Posted on

ldn and cbd oil

The Medicine Center Pharmacy is hosting an informational seminar for patients currently taking Low-Dose Naltrexone (LDN) and CBD oil products, or who are interested in learning more about its uses in the treatment of autoimmune disease and chronic pain.

We will review the state of the current research on its effectiveness for various conditions. Both CBD oil products and LDN have prompted many questions at our pharmacy and we are happy to share experiences and feedback with you. We will provide accurate information regarding the potential benefits of LDN and CBD oil from the experiences of our own patients, as well as to provide a forum to connect with others dealing with the difficulties of autoimmune and chronic pain disorders.

This seminar will examine the specific chronic pain conditions for which LDN has been shown to be an effective, non-opioid, treatment option for patients experiencing moderate to severe pain, inclusive of Complex Regional Pain Syndrome (CRPS), Fibromyalgia, Neuropathies, back pain and autoimmune disease. In addition, LDN’s unique ability to control pain in opioid-dependent patients, and assist in the tapering and elimination of opioids, will be reviewed. A comprehensive review of current literature will be discussed, its mechanism of action, as well as the clinical experience gained from the treatment of thousands of LDN patients, to form the clinical indication specific dosing guidance and titration protocols which are essential to achieving therapeutic success for your patients.

Ldn and cbd oil

Gene expression studies of (A) TH in the VTA, (B) μ receptor (Oprm1) in the NAc and (C) 5‐HT1A receptor in the DR of C57BL/6J mice treated with naltrexone (NTX; 0.7 mg·kg −1 , p.o.), CBD [a single administration of a microparticle formulation providing CBD continuous controlled release (20 mg·kg −1 ·day −1 , s.c.)] or their combination. The columns represent the means and vertical lines ± the SEM. & Represents the values from the groups that are significantly different (P < 0.05) from VEH + VEH and VEH + NTX groups. # Represents the values from the groups that are significantly different (P < 0.005) from CBD + VEH, VEH + NTX and VEH + VEH groups (n = 11 for each group).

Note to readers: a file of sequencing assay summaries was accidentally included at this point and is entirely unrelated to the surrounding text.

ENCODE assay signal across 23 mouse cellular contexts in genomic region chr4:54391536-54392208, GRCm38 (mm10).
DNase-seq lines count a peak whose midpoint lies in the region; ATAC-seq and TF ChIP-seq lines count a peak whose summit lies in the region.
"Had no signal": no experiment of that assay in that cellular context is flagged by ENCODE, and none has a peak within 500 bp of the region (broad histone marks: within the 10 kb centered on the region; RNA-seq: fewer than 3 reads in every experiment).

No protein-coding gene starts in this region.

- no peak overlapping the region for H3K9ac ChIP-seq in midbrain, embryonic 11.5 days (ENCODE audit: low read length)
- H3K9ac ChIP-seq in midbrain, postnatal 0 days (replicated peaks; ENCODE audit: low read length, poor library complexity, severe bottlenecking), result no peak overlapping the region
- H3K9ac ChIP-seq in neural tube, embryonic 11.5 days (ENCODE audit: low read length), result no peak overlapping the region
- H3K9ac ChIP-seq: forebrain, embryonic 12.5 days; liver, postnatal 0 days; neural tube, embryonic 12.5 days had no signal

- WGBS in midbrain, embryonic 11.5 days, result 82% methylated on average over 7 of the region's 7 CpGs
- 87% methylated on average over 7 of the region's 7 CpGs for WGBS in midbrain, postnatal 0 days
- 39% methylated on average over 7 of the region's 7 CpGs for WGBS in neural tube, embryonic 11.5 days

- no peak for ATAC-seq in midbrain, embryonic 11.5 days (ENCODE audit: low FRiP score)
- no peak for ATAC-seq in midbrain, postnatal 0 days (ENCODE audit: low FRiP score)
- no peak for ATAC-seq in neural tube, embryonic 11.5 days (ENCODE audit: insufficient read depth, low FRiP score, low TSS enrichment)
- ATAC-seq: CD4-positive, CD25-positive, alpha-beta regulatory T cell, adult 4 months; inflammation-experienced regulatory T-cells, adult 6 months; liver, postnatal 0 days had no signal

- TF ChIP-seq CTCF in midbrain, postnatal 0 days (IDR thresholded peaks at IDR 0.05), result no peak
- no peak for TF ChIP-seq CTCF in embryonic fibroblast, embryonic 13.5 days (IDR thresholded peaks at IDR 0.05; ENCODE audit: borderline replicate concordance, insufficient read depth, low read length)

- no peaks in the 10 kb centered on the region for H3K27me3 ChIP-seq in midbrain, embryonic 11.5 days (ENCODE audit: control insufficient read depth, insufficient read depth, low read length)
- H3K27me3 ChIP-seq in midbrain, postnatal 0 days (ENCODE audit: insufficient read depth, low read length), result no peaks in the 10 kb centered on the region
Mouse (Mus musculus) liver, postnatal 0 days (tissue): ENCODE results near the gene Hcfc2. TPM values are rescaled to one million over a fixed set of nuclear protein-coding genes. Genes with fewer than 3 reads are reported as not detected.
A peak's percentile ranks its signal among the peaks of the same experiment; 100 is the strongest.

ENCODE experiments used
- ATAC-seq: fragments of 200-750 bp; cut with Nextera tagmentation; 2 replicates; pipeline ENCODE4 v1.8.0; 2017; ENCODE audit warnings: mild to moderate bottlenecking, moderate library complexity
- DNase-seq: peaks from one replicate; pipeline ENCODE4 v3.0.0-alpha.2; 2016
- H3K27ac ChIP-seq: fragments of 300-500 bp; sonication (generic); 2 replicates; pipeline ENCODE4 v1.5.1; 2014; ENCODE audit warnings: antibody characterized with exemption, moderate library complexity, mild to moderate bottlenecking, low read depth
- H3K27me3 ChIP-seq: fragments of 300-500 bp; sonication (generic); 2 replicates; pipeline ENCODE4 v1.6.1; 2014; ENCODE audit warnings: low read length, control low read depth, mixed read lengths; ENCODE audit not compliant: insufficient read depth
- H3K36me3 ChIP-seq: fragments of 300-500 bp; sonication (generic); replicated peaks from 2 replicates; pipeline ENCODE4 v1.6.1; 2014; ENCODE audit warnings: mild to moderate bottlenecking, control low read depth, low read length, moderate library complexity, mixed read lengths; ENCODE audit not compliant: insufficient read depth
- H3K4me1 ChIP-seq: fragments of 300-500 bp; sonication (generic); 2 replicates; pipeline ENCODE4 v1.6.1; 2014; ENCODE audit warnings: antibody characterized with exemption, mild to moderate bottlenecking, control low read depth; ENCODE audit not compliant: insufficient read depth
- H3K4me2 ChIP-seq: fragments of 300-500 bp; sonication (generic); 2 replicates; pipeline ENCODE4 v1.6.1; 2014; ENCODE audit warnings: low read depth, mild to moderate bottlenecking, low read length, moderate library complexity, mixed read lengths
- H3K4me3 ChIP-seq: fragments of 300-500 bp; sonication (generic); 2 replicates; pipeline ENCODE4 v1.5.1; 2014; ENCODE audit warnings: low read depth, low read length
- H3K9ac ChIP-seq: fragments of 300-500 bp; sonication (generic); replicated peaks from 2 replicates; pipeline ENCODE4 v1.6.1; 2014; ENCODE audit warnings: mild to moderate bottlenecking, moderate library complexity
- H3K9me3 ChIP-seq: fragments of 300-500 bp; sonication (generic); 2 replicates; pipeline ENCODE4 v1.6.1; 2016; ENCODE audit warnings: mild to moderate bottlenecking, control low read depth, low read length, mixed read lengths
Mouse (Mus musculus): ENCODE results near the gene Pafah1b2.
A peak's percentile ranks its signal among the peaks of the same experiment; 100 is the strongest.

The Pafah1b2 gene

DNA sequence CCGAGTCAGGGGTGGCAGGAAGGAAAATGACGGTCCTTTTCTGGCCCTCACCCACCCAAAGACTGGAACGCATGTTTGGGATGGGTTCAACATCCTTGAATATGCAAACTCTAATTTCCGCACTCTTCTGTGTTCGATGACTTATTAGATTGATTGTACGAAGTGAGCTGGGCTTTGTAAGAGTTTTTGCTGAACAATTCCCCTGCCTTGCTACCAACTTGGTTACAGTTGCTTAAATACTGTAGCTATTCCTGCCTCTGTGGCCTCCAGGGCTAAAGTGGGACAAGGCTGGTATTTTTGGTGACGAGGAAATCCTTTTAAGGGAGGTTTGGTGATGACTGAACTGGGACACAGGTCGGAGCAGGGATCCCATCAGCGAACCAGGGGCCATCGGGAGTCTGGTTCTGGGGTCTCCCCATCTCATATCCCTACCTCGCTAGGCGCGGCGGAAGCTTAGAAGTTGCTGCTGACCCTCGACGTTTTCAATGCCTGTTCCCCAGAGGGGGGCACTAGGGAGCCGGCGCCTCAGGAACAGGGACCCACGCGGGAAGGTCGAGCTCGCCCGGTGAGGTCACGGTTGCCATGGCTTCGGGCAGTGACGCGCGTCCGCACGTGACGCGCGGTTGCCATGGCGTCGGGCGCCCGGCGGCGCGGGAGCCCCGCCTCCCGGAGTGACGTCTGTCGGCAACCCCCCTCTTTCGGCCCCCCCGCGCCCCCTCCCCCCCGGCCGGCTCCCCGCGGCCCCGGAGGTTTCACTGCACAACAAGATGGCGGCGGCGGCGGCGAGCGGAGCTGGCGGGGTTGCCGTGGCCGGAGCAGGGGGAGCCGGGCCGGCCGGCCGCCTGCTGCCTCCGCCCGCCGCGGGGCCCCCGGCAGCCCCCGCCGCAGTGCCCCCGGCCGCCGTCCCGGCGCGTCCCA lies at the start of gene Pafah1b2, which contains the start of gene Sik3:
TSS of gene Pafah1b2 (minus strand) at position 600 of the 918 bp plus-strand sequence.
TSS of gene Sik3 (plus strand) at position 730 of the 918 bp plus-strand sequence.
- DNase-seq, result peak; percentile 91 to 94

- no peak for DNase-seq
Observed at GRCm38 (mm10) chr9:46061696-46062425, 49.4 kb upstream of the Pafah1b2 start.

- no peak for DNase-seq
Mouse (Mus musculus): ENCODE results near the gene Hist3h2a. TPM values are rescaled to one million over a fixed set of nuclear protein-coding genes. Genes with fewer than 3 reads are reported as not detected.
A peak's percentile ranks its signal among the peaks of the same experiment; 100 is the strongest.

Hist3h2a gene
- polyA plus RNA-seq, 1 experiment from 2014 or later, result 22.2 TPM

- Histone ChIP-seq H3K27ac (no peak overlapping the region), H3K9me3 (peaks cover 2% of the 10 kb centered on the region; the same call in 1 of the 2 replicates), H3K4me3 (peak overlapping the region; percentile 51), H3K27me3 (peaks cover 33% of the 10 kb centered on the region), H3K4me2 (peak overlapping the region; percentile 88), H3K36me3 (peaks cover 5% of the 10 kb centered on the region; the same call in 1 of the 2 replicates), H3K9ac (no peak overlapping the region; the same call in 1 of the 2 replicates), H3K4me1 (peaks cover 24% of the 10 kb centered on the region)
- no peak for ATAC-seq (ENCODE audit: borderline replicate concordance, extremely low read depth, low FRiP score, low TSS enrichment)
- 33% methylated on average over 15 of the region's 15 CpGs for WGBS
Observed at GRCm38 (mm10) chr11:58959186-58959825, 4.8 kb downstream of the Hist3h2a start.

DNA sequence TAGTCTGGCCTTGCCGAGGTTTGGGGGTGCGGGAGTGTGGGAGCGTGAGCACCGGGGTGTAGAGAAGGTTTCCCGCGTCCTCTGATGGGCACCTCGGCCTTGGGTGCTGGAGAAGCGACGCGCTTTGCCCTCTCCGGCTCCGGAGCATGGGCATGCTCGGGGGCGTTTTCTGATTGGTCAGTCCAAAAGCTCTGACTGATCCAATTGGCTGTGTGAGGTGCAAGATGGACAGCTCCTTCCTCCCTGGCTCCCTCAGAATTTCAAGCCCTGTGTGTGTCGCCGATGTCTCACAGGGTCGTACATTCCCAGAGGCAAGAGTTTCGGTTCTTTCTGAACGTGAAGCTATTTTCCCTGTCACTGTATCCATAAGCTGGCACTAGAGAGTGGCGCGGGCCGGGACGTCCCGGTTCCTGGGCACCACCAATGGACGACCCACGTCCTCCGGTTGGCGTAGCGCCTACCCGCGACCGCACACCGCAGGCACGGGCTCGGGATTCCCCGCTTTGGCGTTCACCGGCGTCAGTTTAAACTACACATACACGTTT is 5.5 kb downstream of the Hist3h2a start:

Statistical analyses were performed using two‐way ANOVA with repeated measures followed by the Student–Newman–Keuls test to compare the treatment and control groups at different time points on the OEA paradigms; post hoc tests were only applied when ANOVA (F value) indicated significance. The data obtained from the gene expression studies and PR phase in OEA were statistically analysed using the two‐way ANOVA test. Statistical analyses were performed with SigmaPlot v11.0 (Systat Software Inc., Chicago, IL, USA) software. Differences were considered significant if the probability of error was less than 5%. The data and statistical analysis comply with the recommendations on experimental design and analysis in pharmacology (Curtis et al., 2018).

Saccharin substitution (9 days): The saccharin (Sac) concentration was gradually faded out as the ethanol concentration was gradually increased (Grant and Samson, 1986). Each solution combination was fixed to three consecutive sessions per combination (0.15% Sac–2.5% EtOH, 0.10% Sac–5% EtOH, 0.05% Sac–8% EtOH).

Materials

5‐HT1A receptor gene expression was reduced in the DR of CBD + VEH (−22%) and CBD + NTX (−27%) groups compared with their corresponding control group VEH + VEH (P < 0.05, two‐way ANOVA followed by Student–Newman–Keuls test). The administration of naltrexone failed to induce any modification (Figure  3 C).